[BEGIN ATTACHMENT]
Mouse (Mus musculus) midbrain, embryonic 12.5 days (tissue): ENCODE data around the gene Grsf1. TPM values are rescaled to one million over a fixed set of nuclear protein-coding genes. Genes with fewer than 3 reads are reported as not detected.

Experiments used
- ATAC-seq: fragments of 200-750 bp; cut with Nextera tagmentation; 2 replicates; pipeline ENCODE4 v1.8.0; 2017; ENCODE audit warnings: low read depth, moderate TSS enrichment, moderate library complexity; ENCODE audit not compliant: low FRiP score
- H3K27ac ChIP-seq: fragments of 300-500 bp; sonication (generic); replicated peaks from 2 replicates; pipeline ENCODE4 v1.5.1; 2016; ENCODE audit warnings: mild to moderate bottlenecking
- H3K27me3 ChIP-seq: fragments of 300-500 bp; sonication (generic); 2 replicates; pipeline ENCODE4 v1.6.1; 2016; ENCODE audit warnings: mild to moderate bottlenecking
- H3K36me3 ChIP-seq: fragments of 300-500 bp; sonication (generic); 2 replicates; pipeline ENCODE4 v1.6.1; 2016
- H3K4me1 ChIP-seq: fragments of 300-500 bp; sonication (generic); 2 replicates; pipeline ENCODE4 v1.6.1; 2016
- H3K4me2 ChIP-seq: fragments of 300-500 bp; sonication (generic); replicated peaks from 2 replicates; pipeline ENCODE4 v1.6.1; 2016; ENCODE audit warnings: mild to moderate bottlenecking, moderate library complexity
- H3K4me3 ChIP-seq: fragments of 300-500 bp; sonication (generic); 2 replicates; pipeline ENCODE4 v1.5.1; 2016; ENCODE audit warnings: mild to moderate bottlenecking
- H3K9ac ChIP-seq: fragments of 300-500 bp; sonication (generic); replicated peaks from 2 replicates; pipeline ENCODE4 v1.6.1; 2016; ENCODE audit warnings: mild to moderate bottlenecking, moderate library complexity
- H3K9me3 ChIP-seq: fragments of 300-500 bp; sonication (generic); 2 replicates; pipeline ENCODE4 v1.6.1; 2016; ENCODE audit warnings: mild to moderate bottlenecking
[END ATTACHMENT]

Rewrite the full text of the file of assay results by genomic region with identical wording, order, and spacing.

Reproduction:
Mouse (Mus musculus) midbrain, embryonic 12.5 days (tissue): ENCODE data around the gene Grsf1. TPM values are rescaled to one million over a fixed set of nuclear protein-coding genes. Genes with fewer than 3 reads are reported as not detected.

Experiments used
- ATAC-seq: fragments of 200-750 bp; cut with Nextera tagmentation; 2 replicates; pipeline ENCODE4 v1.8.0; 2017; ENCODE audit warnings: low read depth, moderate TSS enrichment, moderate library complexity; ENCODE audit not compliant: low FRiP score
- H3K27ac ChIP-seq: fragments of 300-500 bp; sonication (generic); replicated peaks from 2 replicates; pipeline ENCODE4 v1.5.1; 2016; ENCODE audit warnings: mild to moderate bottlenecking
- H3K27me3 ChIP-seq: fragments of 300-500 bp; sonication (generic); 2 replicates; pipeline ENCODE4 v1.6.1; 2016; ENCODE audit warnings: mild to moderate bottlenecking
- H3K36me3 ChIP-seq: fragments of 300-500 bp; sonication (generic); 2 replicates; pipeline ENCODE4 v1.6.1; 2016
- H3K4me1 ChIP-seq: fragments of 300-500 bp; sonication (generic); 2 replicates; pipeline ENCODE4 v1.6.1; 2016
- H3K4me2 ChIP-seq: fragments of 300-500 bp; sonication (generic); replicated peaks from 2 replicates; pipeline ENCODE4 v1.6.1; 2016; ENCODE audit warnings: mild to moderate bottlenecking, moderate library complexity
- H3K4me3 ChIP-seq: fragments of 300-500 bp; sonication (generic); 2 replicates; pipeline ENCODE4 v1.5.1; 2016; ENCODE audit warnings: mild to moderate bottlenecking
- H3K9ac ChIP-seq: fragments of 300-500 bp; sonication (generic); replicated peaks from 2 replicates; pipeline ENCODE4 v1.6.1; 2016; ENCODE audit warnings: mild to moderate bottlenecking, moderate library complexity
- H3K9me3 ChIP-seq: fragments of 300-500 bp; sonication (generic); 2 replicates; pipeline ENCODE4 v1.6.1; 2016; ENCODE audit warnings: mild to moderate bottlenecking